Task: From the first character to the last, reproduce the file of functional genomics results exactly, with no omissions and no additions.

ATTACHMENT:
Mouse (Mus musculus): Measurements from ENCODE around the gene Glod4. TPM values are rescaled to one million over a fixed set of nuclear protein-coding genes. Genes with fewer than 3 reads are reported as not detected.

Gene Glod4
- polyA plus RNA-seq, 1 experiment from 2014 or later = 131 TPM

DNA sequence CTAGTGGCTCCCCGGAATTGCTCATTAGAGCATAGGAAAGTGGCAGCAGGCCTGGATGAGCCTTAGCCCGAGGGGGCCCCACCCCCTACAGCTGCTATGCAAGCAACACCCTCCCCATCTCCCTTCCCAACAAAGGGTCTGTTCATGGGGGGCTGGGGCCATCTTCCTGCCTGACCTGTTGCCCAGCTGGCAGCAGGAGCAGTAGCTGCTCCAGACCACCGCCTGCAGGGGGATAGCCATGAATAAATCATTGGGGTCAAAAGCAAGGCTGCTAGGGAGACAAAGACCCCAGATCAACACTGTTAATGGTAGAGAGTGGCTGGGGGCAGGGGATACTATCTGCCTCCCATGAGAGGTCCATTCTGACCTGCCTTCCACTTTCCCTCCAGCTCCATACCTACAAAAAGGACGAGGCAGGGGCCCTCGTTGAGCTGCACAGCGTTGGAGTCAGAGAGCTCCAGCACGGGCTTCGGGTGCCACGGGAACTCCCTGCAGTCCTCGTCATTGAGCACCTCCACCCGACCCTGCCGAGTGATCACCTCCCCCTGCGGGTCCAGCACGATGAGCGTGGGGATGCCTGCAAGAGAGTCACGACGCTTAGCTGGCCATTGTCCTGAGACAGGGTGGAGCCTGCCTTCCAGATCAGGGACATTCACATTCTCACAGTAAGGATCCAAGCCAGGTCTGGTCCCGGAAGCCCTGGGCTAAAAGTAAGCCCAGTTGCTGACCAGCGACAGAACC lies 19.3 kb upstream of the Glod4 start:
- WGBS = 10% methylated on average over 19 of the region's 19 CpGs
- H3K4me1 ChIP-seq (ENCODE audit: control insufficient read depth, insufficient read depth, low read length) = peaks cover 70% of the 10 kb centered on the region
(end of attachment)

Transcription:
Mouse (Mus musculus): Measurements from ENCODE around the gene Glod4. TPM values are rescaled to one million over a fixed set of nuclear protein-coding genes. Genes with fewer than 3 reads are reported as not detected.

Gene Glod4
- polyA plus RNA-seq, 1 experiment from 2014 or later = 131 TPM

DNA sequence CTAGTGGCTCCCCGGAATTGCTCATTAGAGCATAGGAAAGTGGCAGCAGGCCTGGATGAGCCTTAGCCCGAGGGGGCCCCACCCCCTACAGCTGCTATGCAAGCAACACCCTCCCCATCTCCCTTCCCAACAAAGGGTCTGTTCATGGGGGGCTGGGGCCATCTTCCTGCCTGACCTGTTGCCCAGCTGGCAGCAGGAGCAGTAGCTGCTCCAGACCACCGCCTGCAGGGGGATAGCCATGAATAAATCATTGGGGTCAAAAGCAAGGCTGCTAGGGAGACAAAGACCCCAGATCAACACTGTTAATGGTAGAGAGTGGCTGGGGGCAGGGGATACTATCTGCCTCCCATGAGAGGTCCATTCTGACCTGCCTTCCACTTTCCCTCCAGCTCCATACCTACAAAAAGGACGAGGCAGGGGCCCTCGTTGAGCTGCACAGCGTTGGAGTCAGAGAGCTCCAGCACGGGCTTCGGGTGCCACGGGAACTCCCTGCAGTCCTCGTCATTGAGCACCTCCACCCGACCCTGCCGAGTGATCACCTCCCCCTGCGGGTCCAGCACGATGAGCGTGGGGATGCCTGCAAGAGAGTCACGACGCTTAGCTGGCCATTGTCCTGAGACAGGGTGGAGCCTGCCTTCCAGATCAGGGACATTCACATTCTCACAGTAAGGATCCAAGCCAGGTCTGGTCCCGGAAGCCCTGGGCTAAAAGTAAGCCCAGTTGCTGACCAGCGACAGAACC lies 19.3 kb upstream of the Glod4 start:
- WGBS = 10% methylated on average over 19 of the region's 19 CpGs
- H3K4me1 ChIP-seq (ENCODE audit: control insufficient read depth, insufficient read depth, low read length) = peaks cover 70% of the 10 kb centered on the region